The study outcome provided a new method to examine treatment post-surgery and suggests a way for newer treatments to aim at the parts of the tumor that are resistant to treatment.
Dr Christopher Abbosh, lead author on the circulating tumor DNA study, based at the UCL Cancer Institute, said: "In the future patients could be offered personalized treatments that target parts of the cancer responsible for relapse following surgery.”
"Using circulating tumour DNA we can identify patients to treat even if they have no clinical signs of disease, and also monitor how well therapies are working.”
"This represents new hope for combating lung cancer relapse following surgery, which occurs in up to half of all patients."
Lung cancer causes more than one in five of all cancer deaths in the UK and survival has only improved fractionally in the last 40 years. Understanding these highly complex processes is enormously challenging and the contribution made by both of these studies is an important step in the right direction.”
Professor Karen Vousden,
Cancer Research UK's chief scientist.
"These findings could also help us to identify how lung cancers respond to therapy, building a bigger picture of the disease and potentially pointing the way to developing new treatments and, crucially, saving more lives."
Sam Howard, Chief Executive of Rosetrees Trust, said: "Rosetrees Trust is delighted to have supported Professor Swanton and the TRACERx project from the outset. We always believed in the importance of this research, the team of outstanding researchers and its potential for human impact."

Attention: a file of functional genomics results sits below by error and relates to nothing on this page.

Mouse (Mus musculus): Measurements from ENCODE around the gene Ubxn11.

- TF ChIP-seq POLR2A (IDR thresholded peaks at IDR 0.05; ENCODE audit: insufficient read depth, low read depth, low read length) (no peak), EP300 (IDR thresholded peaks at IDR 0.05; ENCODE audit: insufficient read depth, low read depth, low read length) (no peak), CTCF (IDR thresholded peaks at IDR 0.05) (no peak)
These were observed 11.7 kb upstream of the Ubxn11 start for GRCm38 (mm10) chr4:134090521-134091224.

TRACERx is the single biggest investment in lung cancer research by Cancer Research UK - 14 million pounds. Taking place over nine years, the project aims to transform our understanding of non-small cell lung cancer (NSCLC) and take a practical step towards precision medicine. The study will uncover mechanisms of cancer evolution by analysing the intratumour heterogeneity in lung tumours from approximately 850 patients and tracking its evolutionary trajectory from diagnosis through to relapse. Supported by Francis Crick Institute, UCL Cancer Institute, University College London Hospitals Biomedical Research Centre, The Royal Society, Achilles Therapeutics, illumina, Natera, and Rosetrees Trust and TRACERx collaborates with more than 225 researchers and clinicians based at 19 centers across the country.
About Cancer Research UK
Cancer Research UK is the leading cancer charity in the world. With the work of 4,000 scientists, doctors, and nurses and relying on donations, the organization is dedicated to save lives through research. Today, 2 out of 4 people survive their cancer for a minimum of 10 years and the organization aims to speed up to the survival of 3 out of 4 patients by 2034. Cancer Research UK's pioneering work, together with its partners and supporters, has saved millions of lives and has a vision to bring forward the day when all cancers are cured.
- Jamal-Hanjani, M., Wilson, G.A., McGranahan, N., et al. TRACERx - Tracking Non-small Cell Lung Cancer Evolution. New England Journal of Medicine. DOI: 10.1056/NEJMoa1616288
- Abbosh, C., Birkbak, N, J., Wilson, G, A., et al. Phylogenetic ctDNA analysis depicts early stage lung cancer evolution. Nature. DOI: 10.1038/nature22364